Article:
Even three years since he last donned the uniform, Ross' impact remains and the Cubs have been searching for the type of clubhouse leadership he provided. Earlier this season, Javy Baez brought up Ross unprompted, mentioning advice from his former teammate that he still thinks about on a daily basis.

The question was never really if and more about when Ross was going to get a chance to manage the Cubs in the future. Just last fall, he was brought up as a potential option to replace Brandon Hyde as Maddon's bench coach, but Ross still wanted to spend time with family in retirement and wasn't yet ready to commit to the grind of a long season. 

Still, Epstein mentioned at the GM Meetings last November that he and the front office were pushing Ross to be around the team more in 2019. GM Jed Hoyer followed that up at the Winter Meetings in December talking about how much of an impact Ross has on these players and the level of trust that's already inherent within this group.

Apparently, Ross is now willing and able to put in the 7-to-8 month time commitment to step in as the Cubs' new manager. When it was officially announced Maddon would not be returning, Ross was on ESPN's Baseball Tonight and expressed interest in the job and Epstein confirmed the next day Ross was on the team's list of managerial candidates.

Epstein mentioned he would prefer hiring a manager with big-league experience and the main theme of his end-of-season press conference was all about change, not hanging their hats on 2016 and climbing out of the "winner's trap." But they still opted for Ross as the organization's new field general.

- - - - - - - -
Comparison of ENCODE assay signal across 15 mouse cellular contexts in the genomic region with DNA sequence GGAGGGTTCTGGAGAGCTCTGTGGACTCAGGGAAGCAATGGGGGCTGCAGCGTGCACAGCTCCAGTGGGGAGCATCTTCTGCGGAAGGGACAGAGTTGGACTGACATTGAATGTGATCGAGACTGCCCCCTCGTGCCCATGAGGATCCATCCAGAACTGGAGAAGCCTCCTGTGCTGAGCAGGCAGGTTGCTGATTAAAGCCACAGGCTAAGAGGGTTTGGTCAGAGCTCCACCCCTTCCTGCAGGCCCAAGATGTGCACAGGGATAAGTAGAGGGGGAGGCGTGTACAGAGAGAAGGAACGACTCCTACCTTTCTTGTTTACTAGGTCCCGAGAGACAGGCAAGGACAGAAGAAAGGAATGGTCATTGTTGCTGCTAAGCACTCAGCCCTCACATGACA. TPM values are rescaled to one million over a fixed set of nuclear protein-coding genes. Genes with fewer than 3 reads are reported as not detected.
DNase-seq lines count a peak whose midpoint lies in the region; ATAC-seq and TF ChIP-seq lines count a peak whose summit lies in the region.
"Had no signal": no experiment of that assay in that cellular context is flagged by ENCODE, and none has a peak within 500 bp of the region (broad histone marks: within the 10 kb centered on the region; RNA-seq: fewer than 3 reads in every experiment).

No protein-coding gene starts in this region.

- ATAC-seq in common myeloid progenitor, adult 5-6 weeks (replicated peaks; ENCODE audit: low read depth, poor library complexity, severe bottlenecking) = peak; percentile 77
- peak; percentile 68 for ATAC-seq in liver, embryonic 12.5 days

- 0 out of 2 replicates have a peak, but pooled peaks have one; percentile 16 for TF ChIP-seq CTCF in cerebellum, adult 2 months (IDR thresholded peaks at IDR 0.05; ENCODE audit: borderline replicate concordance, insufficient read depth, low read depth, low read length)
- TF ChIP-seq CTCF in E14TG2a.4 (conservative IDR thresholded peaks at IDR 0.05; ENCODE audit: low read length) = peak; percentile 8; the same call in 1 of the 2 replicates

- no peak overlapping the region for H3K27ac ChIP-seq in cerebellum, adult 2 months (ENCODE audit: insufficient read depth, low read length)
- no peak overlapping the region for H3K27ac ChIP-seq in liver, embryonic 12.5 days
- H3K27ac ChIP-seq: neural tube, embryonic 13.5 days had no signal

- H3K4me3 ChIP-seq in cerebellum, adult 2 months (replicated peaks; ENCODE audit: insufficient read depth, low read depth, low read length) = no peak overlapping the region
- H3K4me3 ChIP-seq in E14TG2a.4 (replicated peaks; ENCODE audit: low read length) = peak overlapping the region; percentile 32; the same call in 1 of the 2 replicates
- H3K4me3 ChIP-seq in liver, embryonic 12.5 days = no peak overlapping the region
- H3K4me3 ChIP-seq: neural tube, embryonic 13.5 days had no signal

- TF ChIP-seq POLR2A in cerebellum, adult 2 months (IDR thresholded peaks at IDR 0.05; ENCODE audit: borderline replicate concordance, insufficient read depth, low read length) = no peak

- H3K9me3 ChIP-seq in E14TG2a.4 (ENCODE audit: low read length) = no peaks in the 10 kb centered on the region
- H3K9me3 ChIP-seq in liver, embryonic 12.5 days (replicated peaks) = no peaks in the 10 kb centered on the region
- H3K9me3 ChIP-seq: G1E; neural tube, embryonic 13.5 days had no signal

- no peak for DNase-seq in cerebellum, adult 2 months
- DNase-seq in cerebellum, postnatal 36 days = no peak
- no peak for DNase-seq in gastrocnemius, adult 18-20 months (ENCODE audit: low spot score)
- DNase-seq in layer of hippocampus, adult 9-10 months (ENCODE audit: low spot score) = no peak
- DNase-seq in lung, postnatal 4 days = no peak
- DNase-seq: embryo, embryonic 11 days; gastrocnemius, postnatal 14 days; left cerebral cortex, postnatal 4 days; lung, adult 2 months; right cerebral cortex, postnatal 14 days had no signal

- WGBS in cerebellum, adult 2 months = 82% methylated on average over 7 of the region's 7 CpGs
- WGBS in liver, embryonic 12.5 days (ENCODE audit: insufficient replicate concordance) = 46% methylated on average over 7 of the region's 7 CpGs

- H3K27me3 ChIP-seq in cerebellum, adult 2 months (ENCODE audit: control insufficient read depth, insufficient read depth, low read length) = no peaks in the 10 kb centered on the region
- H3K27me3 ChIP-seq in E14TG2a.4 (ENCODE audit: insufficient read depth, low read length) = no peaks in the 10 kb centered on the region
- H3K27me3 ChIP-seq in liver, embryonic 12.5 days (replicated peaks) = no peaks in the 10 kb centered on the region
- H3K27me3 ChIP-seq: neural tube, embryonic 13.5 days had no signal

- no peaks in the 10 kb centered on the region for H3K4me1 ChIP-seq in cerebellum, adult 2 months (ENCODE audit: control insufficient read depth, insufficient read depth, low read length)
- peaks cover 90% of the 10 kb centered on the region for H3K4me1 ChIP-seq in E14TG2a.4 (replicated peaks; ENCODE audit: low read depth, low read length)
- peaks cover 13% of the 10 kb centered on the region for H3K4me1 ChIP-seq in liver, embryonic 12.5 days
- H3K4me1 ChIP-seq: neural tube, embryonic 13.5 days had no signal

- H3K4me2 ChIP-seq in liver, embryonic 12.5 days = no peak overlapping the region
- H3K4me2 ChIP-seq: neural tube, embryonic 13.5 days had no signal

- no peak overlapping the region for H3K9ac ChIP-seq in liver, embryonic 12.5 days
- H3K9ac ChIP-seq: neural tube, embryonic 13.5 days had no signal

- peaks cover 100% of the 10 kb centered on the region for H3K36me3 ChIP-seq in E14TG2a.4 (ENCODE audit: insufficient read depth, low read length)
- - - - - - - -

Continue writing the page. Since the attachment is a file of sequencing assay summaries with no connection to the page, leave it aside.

"I always have greater comfort level hiring for roles in which the person has done the role before, especially with manager," Epstein said on the final day of September. "I think there are ways for that to be overcome. There’s a lot of different ways to get experience in this game. Beliefs, skills, personal attributes, those can outweigh a lack of experience, but experience certainly helps.

“David Ross has a lot of great things going for him, I would say. His connection to the players on this team, and especially his connection to the 2016 team, are not necessarily assets that distinguish him. Those are not necessarily things that are gonna be important to us.

“I think Rossy is a really attractive candidate, and he’s gonna be evaluated on the merits, what he can bring to the table as a major league manager given his skills, given his experiences, given his world-view, given what he knows about winning, all those things.”

We now know how that evaluation process has played out.

The question now becomes — how would the Cubs players handle Ross as a manager, moving from friend and teammate to boss? 

We'll find out in the coming months.

Cubs Talk Podcast: Mailbag edition


Cubs Talk Podcast: Mailbag edition

3:00 - Listener question: Espada or Ross? Kelly Crull shares some inside info on Joe Espada

7:30 - Kelly talks about David Ross' second interview for the Cubs managerial job.

11:30 - Listener question: Say it is Espada, do you see any way David Ross comes on as a coach behind Espada?

13:30 - Listener question: Could the team regress further due to a lack of familiarity with a new manager?

20:10 - Listener question: How hard will Theo and Jed go after Gerrit Cole? And if he's not available who else is?

23:30 - Listener question: Are you trying to extend Castellanos?

26:00 - Listener question: If you sign Castellanos are you also trading Kyle Schwarber?

28:45 - Listener question: Should the Cubs trade Kris Bryant? What would they get back in return?

33:00 - Lighting round: Will Nico Hoerner be the opening day second baseman and keep the job in 2020?

33:10 - Lightning round: Will the Cubs bring back Cole Hamels?

33:45 - Can we and should we clone Javy Baez so we have a fresh Javy when he retires, or is that unethical?

Listen to the full podcast here or via the embedded player below: